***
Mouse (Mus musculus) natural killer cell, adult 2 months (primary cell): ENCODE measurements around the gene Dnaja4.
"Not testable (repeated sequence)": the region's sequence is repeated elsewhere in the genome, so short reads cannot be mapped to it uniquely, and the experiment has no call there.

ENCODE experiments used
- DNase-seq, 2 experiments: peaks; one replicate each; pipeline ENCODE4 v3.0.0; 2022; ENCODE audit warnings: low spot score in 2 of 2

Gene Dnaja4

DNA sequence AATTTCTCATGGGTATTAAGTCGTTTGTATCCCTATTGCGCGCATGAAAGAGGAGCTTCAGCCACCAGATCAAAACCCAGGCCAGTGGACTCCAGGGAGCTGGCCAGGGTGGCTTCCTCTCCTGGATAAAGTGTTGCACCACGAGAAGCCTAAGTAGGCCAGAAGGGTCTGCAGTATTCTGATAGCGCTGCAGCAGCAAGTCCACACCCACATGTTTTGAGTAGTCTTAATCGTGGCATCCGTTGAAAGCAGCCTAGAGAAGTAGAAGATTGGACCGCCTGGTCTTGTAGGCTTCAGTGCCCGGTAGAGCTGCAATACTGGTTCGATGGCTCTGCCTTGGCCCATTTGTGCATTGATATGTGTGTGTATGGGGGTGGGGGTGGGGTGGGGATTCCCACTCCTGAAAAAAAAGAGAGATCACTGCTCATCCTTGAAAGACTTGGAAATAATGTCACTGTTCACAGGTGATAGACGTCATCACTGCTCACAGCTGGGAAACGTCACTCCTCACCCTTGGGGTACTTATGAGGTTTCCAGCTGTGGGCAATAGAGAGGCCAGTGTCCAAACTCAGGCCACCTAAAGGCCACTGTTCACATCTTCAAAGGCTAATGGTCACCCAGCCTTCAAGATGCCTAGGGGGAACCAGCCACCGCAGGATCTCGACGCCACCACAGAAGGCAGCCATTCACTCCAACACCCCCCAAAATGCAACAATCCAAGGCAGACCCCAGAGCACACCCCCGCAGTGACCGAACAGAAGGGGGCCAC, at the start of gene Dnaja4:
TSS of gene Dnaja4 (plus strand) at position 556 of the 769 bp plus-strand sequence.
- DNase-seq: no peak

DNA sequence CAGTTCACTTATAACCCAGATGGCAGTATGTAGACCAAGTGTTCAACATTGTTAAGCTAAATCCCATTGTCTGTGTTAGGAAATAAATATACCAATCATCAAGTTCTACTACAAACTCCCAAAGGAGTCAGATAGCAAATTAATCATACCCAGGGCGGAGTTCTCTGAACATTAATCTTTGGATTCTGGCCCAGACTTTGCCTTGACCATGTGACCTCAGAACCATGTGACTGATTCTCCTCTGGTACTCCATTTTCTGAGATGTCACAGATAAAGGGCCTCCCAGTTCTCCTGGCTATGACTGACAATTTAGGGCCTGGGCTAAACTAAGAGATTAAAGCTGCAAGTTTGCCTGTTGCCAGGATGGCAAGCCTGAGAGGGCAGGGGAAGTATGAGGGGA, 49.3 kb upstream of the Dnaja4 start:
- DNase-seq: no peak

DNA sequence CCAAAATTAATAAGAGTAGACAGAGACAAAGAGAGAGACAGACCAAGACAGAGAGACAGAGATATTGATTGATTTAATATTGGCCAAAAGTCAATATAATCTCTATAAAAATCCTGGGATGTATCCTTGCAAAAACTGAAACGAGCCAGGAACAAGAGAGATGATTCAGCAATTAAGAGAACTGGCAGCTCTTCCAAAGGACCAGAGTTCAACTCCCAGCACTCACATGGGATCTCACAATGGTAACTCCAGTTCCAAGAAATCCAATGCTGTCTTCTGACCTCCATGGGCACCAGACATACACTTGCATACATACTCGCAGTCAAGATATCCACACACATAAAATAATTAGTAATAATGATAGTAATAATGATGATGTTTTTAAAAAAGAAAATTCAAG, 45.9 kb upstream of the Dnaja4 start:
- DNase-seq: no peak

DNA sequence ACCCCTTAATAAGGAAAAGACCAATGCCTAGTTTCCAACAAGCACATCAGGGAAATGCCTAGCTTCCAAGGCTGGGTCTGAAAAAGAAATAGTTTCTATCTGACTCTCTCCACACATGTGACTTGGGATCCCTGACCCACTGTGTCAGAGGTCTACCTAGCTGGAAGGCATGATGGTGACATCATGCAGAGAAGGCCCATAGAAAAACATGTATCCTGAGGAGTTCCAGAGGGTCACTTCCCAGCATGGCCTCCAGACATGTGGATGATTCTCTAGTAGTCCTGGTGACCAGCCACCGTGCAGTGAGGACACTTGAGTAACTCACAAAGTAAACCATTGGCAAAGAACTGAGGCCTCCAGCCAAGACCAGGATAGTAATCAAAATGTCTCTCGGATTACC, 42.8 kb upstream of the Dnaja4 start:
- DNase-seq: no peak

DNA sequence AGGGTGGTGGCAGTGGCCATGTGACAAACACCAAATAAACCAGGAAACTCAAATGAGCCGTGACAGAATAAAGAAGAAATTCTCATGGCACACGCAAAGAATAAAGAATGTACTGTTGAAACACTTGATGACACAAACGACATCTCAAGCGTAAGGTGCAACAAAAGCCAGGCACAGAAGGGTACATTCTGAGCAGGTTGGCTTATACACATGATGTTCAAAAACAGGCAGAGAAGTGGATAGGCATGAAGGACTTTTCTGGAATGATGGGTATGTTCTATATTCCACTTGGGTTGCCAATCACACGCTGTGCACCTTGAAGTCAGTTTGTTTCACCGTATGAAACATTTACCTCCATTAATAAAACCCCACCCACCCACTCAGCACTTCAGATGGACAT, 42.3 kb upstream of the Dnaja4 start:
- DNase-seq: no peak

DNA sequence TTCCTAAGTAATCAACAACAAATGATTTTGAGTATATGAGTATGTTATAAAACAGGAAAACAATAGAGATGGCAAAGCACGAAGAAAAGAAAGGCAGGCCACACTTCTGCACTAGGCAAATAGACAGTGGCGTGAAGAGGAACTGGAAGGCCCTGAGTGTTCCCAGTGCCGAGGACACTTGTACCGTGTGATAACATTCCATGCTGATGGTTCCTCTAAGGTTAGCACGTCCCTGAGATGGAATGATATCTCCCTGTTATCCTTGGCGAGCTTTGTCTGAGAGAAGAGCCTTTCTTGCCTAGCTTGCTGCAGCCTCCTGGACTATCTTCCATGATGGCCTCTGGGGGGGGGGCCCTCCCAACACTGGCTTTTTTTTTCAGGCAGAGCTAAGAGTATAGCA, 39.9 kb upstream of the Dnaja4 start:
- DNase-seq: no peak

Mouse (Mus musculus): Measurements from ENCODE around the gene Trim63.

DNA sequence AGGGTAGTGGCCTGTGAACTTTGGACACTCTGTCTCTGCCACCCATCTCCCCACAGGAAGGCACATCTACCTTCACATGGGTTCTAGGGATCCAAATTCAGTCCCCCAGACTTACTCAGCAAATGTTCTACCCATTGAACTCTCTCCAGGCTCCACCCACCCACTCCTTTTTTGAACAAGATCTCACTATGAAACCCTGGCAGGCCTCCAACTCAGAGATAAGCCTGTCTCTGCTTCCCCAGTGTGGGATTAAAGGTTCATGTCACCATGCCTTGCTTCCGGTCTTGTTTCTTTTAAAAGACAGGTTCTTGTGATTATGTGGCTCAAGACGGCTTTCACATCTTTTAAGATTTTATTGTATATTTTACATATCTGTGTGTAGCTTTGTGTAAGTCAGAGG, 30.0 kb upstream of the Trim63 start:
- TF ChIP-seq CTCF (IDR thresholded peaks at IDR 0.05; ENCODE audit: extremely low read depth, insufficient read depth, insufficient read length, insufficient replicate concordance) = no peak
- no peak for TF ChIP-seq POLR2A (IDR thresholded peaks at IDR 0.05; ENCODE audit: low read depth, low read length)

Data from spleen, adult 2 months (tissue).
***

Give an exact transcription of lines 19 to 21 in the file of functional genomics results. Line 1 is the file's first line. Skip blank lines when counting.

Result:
Mouse (Mus musculus): Measurements from ENCODE around the gene Trim63.

DNA sequence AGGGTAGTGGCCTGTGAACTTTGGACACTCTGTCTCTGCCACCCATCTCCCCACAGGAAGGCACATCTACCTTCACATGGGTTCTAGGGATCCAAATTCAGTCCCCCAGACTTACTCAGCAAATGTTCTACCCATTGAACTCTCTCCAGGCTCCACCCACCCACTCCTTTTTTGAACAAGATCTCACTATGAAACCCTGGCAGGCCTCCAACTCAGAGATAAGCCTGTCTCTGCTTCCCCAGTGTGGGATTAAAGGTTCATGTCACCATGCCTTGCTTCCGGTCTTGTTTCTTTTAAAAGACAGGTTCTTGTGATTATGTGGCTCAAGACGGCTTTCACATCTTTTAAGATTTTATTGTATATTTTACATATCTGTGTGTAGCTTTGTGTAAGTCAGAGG, 30.0 kb upstream of the Trim63 start:
- TF ChIP-seq CTCF (IDR thresholded peaks at IDR 0.05; ENCODE audit: extremely low read depth, insufficient read depth, insufficient read length, insufficient replicate concordance) = no peak